All About Briarpatch Membership

Money, which represents the prose of life, and which is hardly spoken of in parlors without an apology, is, in its effect and laws, as beautiful as roses.

—Ralph Waldo Emerson

The Fifth & Sixth Laws of Money

These laws are part of The Seven Laws of Money, a set of basic principles that Briarpatch members tend to operate under. Go here if you want to learn more about The Seven Laws

Law 5. You can never really give money away.
(Seven Laws of Money, p. 113.)

Law 6. You can never really receive money as a gift.
(Seven Laws of Money, p. 147.)

Whether you give or receive, there are expectations about relationships, information flow, priorities, hoped-for outcomes, and so forth.

Any gift is a two-way street. (It’s only one-way in the short term.)

Most people agree that a “gift” is NOT a loan.

Many also understand that a “gift” CAN BE an investment?

The Fifth and Sixth laws are two sides of the same coin. They “mutually arise.” You need to think about them together to best understand how they work.

All money is a matter of belief.

—Adam Smith

Gifts as Alliances

The best “gifts” are looked at as alliances.

The giver (donor, contributor, payer) and the receiver have values and goals in common. They enter into an agreement, formal or informal. Each has expectations and responsibilities. Implied or explicit, the giver will be there to provide emotional and technical support if asked by the receiver.

The receiver promises, explicit or implied,

  • to meet one or more milestones
  • to create one or more deliverables
  • to keep the giver informed as the project proceeds

Implied or explicit, they also agree to review the project when it’s over or at important milestones along the way.

Do you Give to an Idea or a Person?

You don’t give money to an idea.

You give it to a person;

          someone you believe can make the idea happen.

Gifts, Tithes, Dues in the Briarpatch

From the beginning, the Briarpatch has paid a coordinator to help lubricate communications, set up consulting sessions for member businesses, and facilitate other community activities and events.

This payment came mostly from donations or dues.

In the spirit of “open books,” a financial statement of sources and uses of funds is shared, at first through the Briarpatch Review and later through a printed newsletter, membership directory, or periodic paper letter.

You can see the very first such financial statement here.

You can see the most recent cash flow statement below:

Briarpatch Cash Flow Statement

For Year 2023
Account Amount
Previous Balance

140.57 USD


40.00 USD


400.00 USD

Total Inflows

440.00 USD

Coordinator’s Salary

0.00 USD

Utilities (including phone)

120.00 USD

Email and Web Meetings

60.00 USD


246.00 USD

Total Outflows

426.00 USD

Ending Balance

154.57 USD

Click on one of these links to pay your dues online (uses PayPal).

Alternatively, you may donate whatever amount you like by check payable to Claude Whitmyer.

You may send the check by mail to:

Claude Whitmyer
601 Van Ness Avenue, Suite E, Box 433
San Francisco, CA 94102

The Coordinator's Promise to the Network

Whoever the network coordinator has been, they have agreed to a certain level of responsibility. This responsibility includes

  • Being available and accountable to members
  • Using a randomly selected group of members to make all “big” decisions
  • Sharing periodic reports of sources and uses of funds in a way that is publically accessible
  • Generally, to do their best on behalf of the community.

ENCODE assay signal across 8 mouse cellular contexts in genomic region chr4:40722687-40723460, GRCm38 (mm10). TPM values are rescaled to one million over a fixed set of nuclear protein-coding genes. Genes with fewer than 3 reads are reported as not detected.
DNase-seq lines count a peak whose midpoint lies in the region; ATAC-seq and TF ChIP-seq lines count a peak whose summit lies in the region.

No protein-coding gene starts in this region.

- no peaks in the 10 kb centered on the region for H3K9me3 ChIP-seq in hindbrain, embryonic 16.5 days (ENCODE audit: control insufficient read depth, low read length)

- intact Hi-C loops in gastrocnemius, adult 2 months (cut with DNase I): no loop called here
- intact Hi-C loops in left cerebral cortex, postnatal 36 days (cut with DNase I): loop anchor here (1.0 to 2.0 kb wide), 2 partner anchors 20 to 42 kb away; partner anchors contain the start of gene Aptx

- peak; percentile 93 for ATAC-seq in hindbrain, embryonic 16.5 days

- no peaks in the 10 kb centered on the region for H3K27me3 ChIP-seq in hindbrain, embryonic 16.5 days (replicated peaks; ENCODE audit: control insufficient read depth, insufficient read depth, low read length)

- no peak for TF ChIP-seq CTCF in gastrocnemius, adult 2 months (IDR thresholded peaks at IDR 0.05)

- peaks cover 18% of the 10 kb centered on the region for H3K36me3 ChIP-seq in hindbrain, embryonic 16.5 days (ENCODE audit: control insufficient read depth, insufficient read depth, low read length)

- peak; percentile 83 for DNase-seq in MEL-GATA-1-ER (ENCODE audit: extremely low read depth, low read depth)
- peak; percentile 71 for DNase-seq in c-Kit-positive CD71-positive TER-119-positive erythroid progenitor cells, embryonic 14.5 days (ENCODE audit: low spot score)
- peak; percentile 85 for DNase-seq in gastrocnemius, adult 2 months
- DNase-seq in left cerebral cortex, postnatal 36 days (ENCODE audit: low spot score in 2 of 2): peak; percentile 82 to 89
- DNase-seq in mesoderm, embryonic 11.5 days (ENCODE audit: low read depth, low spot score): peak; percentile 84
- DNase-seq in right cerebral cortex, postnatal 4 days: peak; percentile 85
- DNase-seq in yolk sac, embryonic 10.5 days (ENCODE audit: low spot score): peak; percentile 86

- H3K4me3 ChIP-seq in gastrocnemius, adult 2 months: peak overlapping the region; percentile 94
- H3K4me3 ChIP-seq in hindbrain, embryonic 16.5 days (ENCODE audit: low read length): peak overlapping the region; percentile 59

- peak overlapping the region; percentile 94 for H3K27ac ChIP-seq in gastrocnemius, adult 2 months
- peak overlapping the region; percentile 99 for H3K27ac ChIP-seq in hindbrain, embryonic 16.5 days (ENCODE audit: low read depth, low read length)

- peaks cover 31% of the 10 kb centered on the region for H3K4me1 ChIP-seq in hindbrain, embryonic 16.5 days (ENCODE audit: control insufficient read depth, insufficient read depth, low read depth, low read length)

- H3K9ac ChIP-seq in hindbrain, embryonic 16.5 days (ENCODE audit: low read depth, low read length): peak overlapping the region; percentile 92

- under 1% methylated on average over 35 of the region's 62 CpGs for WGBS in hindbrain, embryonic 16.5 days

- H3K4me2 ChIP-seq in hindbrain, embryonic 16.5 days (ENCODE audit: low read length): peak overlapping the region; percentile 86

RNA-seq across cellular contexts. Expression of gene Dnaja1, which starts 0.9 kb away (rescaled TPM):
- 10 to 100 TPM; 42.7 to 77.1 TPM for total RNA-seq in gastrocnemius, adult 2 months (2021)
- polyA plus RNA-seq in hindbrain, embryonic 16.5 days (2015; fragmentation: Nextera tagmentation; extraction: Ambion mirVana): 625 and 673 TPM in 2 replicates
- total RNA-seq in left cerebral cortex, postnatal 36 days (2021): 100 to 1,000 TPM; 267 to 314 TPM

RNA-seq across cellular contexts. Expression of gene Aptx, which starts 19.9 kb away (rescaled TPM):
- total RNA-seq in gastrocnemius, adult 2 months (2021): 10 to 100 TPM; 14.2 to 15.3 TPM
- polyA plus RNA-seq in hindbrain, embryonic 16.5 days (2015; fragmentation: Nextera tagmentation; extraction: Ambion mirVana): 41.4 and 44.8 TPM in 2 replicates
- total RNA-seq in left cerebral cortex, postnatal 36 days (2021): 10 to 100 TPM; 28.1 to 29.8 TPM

Yep! I’m on board with that! Any questions?

You can always reach me using the contact page on this website.

Br’er Claude
Briarpatch Coordinator

CW in Sonoma Office

Support Your Local Coordinator

It’s easy to make a donation or dues payment. You can even do it right now, today. Whatever amount you choose will cover 6 months. The range has been from $25 (that’s what they could afford) to $250 (they were really generous and/or happy with our advice or other experience). (Note: That would be from $80 to $800 in today’s dollars when adjusted for inflation.)


Dues are voluntary and you decide the amount.

Click on one of these links to pay your dues online (uses PayPal).

Alternatively, you may donate whatever amount you like by check payable to Claude Whitmyer.

You may send the check by mail to:

Claude Whitmyer
601 Van Ness Avenue, Suite E, Box 433
San Francisco, CA 94102

Incentives to Pay Dues

Paying dues can make you feel good because you’ve made a worthwhile contribution.

Dues-paying member incentives:

(Learn more about Briarpatch consulting sessions and how to prepare for them.)

P.S. Remember, Briarpatch is just a group of friends, not a company or a non-profit.

The History of Dues/Coordinator's Salary

Since the primary purpose for dues is to pay the coordinator a salary, for most of the Network’s history, donations were made directly to the coordinator, avoiding the time and money overhead of a group or club legal form.

Open books (sharing of financial reports – see report above) allow members to always know where their money is going.

The fact that your donation is not tax-deductible is balanced by the fact that the coordinator must pay taxes on any portion not deducted as a legitimate business expense in any given year. This incentivizes the coordinator to spend your dollars on legitimate business expenses. If you pick the right coordinator, such expenditures will benefit the community. If you pick the wrong coordinator, you can stop donating and/or replace the coordinator.

When cash flow from member dues is “flush” we may also use small amounts to create parties or educational events. Occasionally, we might also donate small amounts as “grants” to a Briarpatch project. For example, the Briarpatch paid postage and phone expenses to launch the Common Good School and it made a small contribution to the start-up funds for the Apprentice Alliance.